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article imageHonda joins GM in opposition to EPA freeze on emission standards

By Karen Graham     Oct 30, 2018 in Politics
Washington - On Friday, Honda joined with General Motors in its opposition to the EPA's proposed freeze on emission standards, upping the stakes and asking federal officials to negotiate with California and other states in working out a comprehensive national plan.
The National Highway Traffic Safety Administration and the Environmental Protection Agency were accepting comments on a proposed Safer Affordable Fuel Efficient (SAFE) Vehicles regulation. The two agencies wanted to amend the fuel economy and GHG emissions standards for cars and light trucks, covering model years 2021 to 2026.
The public comment period ended on Friday with over 12,000 comments already submitted. Honda filed its comment to the Trump administration's plan, saying a negotiated plan that doesn't freeze fuel-economy standards at 2020 levels would be "a better path," according to Green Car Reports.
“The industry is united in its request that the agencies work out an agreement with California,” Honda wrote.
The thing is, the automotive industry is reaping what it has sown, so to speak. On April 13, the EPA formally published in the Federal Register its decision to overturn the Obama administration's vehicle fuel efficiency standards. Pruitt said when signing the decision that "the EPA regulations were "locked in" just days before Donald Trump took office and the "fuel economy and greenhouse gas emission standards for the 2022-25 model years were not appropriate."
The statement offered no evidence to support the EPA's arguments. But it did rely heavily on talking-points made by automotive industry lobbyists and their old data, and not expert technical advice. At the time, Digital Journal pointed out the EPA rules would create a boatload of uncertainty into what is a $2.0 trillion global business. And changing our emission standards will affect American car-makers in their pocketbooks.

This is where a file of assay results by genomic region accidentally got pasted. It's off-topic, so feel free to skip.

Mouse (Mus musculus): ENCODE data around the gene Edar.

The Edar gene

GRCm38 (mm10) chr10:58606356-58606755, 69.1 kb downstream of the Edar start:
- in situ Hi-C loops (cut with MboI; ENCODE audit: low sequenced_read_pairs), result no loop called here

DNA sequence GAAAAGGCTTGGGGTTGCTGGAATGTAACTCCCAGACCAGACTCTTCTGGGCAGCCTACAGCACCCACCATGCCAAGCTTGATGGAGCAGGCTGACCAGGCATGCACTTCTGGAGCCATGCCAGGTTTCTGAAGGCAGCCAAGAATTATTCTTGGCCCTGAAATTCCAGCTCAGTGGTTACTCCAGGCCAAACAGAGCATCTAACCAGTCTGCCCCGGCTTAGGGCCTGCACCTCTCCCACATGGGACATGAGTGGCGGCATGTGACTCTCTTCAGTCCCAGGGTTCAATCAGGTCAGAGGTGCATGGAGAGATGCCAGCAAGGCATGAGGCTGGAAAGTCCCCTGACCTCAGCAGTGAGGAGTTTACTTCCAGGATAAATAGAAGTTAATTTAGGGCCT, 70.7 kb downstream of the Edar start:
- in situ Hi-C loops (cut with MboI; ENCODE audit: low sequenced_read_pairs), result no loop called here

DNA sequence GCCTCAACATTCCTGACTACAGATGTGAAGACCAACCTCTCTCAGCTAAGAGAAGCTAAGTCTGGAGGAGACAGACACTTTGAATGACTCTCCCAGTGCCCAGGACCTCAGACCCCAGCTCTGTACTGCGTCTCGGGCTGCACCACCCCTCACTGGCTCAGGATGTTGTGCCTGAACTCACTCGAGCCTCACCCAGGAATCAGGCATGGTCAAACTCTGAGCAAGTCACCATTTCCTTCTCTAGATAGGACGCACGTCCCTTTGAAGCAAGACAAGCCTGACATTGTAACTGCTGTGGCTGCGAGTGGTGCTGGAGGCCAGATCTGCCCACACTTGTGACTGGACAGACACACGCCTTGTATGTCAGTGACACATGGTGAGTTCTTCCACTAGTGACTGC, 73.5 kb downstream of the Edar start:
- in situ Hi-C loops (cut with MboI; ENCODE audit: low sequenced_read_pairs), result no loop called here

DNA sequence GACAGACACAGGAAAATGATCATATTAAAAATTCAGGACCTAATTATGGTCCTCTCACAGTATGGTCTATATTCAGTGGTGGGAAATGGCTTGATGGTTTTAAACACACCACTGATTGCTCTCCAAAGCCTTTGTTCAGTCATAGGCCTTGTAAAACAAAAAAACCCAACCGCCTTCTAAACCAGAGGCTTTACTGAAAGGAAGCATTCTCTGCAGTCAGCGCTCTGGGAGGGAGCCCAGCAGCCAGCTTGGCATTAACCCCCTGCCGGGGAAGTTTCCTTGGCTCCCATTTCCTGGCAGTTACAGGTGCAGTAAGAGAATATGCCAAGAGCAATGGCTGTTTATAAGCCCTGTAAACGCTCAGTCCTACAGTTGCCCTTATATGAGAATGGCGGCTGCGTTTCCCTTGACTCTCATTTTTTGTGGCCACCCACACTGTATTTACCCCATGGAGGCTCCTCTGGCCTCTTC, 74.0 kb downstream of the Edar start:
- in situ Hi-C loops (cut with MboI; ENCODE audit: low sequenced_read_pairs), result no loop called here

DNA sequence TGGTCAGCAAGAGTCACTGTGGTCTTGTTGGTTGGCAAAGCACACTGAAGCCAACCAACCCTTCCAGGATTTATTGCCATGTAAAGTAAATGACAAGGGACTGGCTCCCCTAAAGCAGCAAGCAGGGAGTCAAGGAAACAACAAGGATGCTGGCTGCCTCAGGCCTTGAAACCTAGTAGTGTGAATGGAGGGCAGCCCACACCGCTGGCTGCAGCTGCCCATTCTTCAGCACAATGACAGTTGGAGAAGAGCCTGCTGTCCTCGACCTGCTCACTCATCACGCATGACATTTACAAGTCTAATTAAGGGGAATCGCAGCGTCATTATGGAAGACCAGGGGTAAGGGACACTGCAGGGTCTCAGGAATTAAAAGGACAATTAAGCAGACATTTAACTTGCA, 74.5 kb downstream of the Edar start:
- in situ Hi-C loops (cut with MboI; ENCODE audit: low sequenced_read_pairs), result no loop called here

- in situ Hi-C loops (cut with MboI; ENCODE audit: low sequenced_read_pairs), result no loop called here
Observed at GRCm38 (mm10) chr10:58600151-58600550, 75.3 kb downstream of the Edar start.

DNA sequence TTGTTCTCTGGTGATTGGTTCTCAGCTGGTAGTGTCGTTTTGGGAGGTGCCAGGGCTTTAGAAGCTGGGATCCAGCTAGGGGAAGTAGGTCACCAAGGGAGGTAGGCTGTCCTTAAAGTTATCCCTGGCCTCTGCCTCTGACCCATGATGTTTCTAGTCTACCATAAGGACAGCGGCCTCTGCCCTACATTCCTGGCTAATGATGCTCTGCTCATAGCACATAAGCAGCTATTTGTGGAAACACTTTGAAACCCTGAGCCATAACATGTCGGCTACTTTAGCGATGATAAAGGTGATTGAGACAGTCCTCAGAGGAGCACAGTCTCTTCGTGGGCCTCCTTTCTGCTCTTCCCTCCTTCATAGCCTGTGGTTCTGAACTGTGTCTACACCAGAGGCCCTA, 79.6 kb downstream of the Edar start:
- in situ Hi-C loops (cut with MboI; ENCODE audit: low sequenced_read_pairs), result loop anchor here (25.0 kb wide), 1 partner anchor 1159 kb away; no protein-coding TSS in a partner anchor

The EU wants much stricter emissions standards
The EU wants much stricter emissions standards
MARCO BERTORELLO, AFP
The states have a big voice on the EPA freeze
And while Honda is joining with GM in wanting the federal government to work out a compromise with California, the EPA will also have to take on 16 other states, including Washington, D.C., and Connecticut, Delaware, Illinois, Iowa, Maine, Maryland, Massachusetts, New Jersey, New York, Oregon, Pennsylvania, Rhode Island, Vermont, Virginia, Washington, and Minnesota.
All these states and Washington DC have joined in a lawsuit to stop the EPA from enacting the fuel emissions freeze. While federal officials have signaled their interest in negotiating, nothing has come out of it as of today.
Eight governors from states including Texas, Nebraska, Mississippi, North Dakota, and Maine signed a letter expressing support for the proposed freeze - suggesting the market would support more fuel-efficient vehicles without added regulations.
"Government undermines both goals when it enacts policies that pit environmental preservation against free enterprise, hindering free markets, propping-up inferior solutions, and ultimately reducing prosperity," the governors wrote.
With the comment period ended, it's unclear how long it will take for the EPA to come up with its final rule. Will it be amended, changed, a compromise, or just end up being scrapped?
More about Honda, General motors, eight states, epa emission freeze, Opposition
 
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